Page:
9 Virtual Meeting Best Practices for Salespeople

The world has adjusted to remote work as the new norm. As a salesperson, you hopefully have a schedule full of virtual meetings with prospects. Successfully guiding a prospect through a virtual meeting requires a different skill set than in an in-person meeting. Here are some best practices to help you run a successful virtual meeting with your prospects.

1. Set up a comfortable and distraction-free workspace.

When you set up in-person sales meetings, you find a quiet environment to show prospects that they have your full attention. During a virtual meeting, you are responsible for demonstrating a similar level of care.

Even if your current work situation is less than ideal, you should make an effort to create a distraction-free space for virtual meetings. Ask your kids and other family members to stay away from your space during sales meetings. Although your pets are adorable, you don’t want them to interrupt the meeting, so close the door. Eliminate other distractions from your workspace and make sure you turn your phone off during meetings.

You should also make sure that your digital interface isn’t distracting you. Close all windows that aren’t related to your meeting and turn off notifications.

Remember: You also need to make sure that your prospect isn’t distracted during the meeting. Make sure that your background looks professional without being distracting. A lot of books or tchotchkes in the backdrop can be a visual distraction for prospects. If you’re worried about your space distracting others, use a digitally generated backdrop.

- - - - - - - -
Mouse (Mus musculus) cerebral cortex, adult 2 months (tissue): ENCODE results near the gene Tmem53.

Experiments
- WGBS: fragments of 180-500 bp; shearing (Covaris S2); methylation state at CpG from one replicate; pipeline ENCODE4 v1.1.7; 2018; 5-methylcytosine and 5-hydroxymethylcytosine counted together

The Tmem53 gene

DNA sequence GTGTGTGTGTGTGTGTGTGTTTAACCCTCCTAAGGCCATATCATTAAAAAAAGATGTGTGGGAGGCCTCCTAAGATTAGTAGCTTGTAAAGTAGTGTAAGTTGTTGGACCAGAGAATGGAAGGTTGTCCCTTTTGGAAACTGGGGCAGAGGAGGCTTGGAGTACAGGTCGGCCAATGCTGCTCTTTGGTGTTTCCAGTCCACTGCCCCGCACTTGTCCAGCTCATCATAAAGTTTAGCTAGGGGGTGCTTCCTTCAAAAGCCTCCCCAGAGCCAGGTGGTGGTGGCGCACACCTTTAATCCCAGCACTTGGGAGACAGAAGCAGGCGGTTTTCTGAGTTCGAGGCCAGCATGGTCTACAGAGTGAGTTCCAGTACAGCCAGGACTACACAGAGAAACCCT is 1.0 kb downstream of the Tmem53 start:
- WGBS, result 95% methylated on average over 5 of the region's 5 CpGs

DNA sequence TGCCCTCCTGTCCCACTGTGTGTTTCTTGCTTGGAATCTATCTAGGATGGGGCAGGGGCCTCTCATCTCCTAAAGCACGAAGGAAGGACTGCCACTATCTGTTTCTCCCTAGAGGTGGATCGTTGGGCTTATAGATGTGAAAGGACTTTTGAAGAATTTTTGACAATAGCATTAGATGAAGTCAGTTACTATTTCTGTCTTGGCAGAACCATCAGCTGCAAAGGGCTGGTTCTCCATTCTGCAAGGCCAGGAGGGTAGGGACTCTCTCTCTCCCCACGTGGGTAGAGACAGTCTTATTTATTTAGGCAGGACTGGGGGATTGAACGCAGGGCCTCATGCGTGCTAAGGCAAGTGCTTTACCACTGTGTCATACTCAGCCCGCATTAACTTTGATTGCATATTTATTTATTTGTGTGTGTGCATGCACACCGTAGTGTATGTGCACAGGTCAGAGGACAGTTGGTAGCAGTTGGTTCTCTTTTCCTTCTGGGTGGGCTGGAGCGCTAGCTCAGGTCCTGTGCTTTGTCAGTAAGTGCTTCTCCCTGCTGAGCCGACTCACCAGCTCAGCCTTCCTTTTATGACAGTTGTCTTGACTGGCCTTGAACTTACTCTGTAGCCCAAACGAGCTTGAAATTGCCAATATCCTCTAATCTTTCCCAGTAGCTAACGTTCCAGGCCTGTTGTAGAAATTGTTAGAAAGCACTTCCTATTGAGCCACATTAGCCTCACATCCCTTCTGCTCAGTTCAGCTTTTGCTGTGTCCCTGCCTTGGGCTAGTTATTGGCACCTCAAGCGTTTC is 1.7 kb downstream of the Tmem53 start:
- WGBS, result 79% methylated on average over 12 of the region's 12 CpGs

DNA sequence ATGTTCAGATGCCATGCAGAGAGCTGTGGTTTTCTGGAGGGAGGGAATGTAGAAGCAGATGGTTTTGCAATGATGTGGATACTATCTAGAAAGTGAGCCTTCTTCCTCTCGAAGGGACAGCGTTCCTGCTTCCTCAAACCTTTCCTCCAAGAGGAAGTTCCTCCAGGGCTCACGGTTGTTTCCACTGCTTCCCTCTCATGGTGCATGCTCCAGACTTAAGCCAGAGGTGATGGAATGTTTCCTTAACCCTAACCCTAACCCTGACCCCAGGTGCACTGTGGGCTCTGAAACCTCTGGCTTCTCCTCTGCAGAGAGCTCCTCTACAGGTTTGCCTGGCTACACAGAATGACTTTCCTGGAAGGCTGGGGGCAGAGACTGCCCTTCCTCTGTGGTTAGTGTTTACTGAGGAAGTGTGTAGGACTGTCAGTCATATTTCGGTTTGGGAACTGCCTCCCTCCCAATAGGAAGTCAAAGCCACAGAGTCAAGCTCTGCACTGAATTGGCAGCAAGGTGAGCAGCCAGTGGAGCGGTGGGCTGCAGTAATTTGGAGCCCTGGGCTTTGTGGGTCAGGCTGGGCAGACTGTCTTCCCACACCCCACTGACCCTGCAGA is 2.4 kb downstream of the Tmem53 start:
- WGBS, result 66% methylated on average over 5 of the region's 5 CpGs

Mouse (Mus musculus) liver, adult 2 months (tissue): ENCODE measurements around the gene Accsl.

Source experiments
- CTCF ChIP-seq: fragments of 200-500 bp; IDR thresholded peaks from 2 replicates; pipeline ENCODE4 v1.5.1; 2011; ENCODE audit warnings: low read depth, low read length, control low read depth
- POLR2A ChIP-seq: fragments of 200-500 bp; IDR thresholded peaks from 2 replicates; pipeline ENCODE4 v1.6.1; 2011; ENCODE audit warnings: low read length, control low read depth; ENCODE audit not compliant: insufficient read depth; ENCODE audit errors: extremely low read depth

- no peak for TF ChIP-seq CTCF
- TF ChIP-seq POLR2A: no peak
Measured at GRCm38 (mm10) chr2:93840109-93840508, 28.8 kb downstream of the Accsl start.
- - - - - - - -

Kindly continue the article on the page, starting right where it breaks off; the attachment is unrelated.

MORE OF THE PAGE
2. Invest in the right tools for virtual meetings.

In your virtual sales meetings, you want to replicate the intimacy of an in-person meeting as much as you can. A high-quality webcam and microphone can help. High-quality video improves your virtual presence, while a good microphone helps ensure that none of your words get lost.

You should also use headphones during your meetings. Although it may look a little strange, blocking out background noise is necessary for a clear exchange of information.

3. Learn the features of your virtual conferencing tool ahead of time.

Since you need to accommodate your prospect’s preferences, you may find yourself using different video conferencing tools when working remotely. Familiarize yourself with every tool before getting on a conference call. Struggling to perform basic functions eats up precious time and makes you look unprofessional. At the very least, you want to know how to invite participants, mute and unmute yourself, and share your screen with conference participants.

Many video conferencing tools have a lot of extra features that you probably don’t need. Learn what those are so that you can avoid pressing the wrong buttons during the meeting.
If you have the option to suggest a conferencing tool for your meeting, select one that is deeply familiar to you.

4. Practice your body language in virtual meetings.

Displaying body language on video conferencing is very different from real life, but it is no less important. Before getting on a meeting, study your appearance on the webcam.